The Midnight Flight of the Mattress Riders

Friday, Jan. 4, 2013 2:23 am | By Adam Barrett ’08

 

Beneath Grinnell’s academic veneer, there lies a secret world. In this world, shadowy figures converge by a signal known only to them, unleash weeks of pent-up glee, and vanish in the haze. It is a world we hear of in legend and rumor, a world that keeps its secrets.

Mischief is always best kept secret.

Many tales are told of revels conducted in the dark of night: roller chair races, steam tunnel spelunking, naked kite-flying. Among these, only one brings the giddy thrill of downhill motion to the academic sanctum of the Alumni Recitation Hall: mattress sledding.

The story goes as follows: when the stars align and the wind is right, and when the scent of 10-page papers lies on campus like a slab of rancid butter, a band of rogues assembles. With bravado as their only armor, they leave the dorms with a mattress hefted over their heads. They send out a silent call. In ARH, the fun begins. Moments later, young students chancing to leave the computer lab will be invited to experience delight in its purest form. They will be offered a seat at the top of the stairs, on a mattress going down.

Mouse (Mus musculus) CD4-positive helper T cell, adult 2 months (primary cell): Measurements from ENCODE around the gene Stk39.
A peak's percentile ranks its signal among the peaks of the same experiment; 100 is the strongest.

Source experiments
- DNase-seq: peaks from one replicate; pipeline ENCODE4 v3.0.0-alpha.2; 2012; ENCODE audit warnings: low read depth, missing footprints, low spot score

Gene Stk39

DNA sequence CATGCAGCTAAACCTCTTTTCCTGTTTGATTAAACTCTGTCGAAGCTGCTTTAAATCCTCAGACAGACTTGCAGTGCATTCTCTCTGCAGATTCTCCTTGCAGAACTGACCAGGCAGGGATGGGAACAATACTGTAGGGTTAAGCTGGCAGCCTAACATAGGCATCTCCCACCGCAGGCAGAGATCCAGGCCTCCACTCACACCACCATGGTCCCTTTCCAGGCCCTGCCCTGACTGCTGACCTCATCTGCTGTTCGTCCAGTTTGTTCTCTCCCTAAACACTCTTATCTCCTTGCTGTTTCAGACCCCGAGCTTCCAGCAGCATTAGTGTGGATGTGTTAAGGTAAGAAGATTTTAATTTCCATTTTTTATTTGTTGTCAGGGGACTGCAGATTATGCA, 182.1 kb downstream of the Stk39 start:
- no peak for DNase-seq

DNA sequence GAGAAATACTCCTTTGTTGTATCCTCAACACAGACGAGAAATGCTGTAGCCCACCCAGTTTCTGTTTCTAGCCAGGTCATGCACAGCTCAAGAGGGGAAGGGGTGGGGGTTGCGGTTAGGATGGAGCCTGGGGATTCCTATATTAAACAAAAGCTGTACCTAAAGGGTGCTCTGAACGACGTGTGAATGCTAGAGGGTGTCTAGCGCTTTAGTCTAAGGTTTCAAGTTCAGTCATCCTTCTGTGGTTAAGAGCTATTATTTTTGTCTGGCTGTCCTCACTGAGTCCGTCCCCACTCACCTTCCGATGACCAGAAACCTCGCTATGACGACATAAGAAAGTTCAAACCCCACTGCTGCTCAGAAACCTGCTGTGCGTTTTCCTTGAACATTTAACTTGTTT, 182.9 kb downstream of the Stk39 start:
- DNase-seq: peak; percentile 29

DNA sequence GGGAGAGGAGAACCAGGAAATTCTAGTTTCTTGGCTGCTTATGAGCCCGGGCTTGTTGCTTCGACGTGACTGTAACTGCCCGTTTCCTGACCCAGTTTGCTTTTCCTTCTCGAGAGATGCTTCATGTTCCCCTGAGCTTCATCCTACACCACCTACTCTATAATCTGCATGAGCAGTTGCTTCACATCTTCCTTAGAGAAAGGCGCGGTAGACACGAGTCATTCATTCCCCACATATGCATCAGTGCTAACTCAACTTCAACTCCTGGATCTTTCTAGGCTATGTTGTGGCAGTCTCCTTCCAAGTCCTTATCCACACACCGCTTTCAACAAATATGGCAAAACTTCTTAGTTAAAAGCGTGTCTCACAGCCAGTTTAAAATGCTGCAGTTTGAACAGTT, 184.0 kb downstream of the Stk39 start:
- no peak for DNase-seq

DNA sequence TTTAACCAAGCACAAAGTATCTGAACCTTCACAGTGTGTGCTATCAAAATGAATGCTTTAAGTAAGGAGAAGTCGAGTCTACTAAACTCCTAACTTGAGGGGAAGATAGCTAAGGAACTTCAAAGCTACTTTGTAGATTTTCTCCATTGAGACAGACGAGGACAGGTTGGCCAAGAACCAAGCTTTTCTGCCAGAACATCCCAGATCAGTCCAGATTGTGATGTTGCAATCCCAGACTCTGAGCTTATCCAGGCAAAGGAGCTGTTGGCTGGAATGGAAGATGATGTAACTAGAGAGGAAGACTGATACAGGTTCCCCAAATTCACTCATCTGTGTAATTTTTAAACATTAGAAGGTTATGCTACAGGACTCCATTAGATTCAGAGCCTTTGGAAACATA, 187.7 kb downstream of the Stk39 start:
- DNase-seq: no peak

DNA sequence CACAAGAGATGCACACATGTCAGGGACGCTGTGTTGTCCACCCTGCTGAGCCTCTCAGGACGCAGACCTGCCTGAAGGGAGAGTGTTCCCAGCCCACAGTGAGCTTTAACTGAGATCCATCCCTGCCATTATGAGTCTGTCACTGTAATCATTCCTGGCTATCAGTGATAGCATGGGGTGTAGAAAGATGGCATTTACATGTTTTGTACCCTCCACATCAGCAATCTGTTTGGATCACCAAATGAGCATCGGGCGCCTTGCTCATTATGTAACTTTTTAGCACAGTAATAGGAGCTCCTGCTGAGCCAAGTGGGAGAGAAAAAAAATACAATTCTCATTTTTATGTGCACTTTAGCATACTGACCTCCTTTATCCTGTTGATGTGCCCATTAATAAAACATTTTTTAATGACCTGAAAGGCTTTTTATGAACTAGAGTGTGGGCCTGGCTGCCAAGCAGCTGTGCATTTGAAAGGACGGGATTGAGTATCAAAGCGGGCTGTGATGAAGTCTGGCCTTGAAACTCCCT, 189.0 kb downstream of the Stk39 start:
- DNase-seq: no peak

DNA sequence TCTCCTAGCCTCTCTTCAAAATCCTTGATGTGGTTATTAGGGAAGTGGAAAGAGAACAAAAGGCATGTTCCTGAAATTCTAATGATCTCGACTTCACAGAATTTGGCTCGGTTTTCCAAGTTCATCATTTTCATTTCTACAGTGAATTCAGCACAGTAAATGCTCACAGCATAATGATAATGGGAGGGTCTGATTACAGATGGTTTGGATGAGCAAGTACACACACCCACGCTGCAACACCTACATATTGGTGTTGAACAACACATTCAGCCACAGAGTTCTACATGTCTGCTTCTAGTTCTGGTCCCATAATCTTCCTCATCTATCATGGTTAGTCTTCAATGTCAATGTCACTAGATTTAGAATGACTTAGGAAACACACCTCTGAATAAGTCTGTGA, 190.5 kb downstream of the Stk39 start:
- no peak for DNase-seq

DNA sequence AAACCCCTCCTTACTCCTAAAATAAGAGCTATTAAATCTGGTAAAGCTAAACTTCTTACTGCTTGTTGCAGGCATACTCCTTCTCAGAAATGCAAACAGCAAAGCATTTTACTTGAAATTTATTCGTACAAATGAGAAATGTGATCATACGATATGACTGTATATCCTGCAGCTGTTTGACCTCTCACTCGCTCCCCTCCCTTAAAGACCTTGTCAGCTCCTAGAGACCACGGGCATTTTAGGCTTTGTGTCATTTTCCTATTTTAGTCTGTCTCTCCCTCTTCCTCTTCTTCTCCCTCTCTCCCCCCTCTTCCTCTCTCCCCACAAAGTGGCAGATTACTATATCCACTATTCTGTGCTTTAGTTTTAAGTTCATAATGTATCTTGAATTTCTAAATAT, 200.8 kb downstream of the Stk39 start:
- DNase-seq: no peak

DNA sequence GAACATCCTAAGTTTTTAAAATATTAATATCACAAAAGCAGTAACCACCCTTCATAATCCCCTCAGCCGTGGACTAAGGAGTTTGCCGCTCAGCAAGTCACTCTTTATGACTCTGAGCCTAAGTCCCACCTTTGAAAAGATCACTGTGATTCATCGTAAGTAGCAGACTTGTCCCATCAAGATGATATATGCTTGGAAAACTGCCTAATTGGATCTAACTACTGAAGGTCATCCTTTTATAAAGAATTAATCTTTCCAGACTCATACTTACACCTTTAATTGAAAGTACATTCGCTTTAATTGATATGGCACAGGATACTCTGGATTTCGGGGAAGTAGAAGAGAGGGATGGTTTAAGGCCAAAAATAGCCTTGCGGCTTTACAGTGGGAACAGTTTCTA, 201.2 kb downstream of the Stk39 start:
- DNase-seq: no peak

The mattress descends only half a flight, but oh, what a flight it is. Alone or in tightly embracing knots of friends, silent or whooping with joy, the riders dive like falcons down the stairs and glide to a gentle stop in the hall below. The moment a rider dismounts, waiting arms grab the mattress and haul it again to the top, where the next rider will step on.

As with any legend, the revelation opens the door to deeper mystery. Who are these midnight riders? Do they not have homework? Are they the same who run naked in the fields, who roll in chairs down the tile halls of Noyce? Why a mattress, and not a sled or plastic tray? Can more than four safely ride? Perhaps one day the revels will be observed and recorded, and we will know for certain. But certainty brings control, and if the legends are true, the revels thrive on freedom. Perhaps it is best, then, that they remain cloaked in shadow, a mystery to be explored and explored again by each coming generation.

Adam Barrett '08 is an English major from Norman, Oklahoma.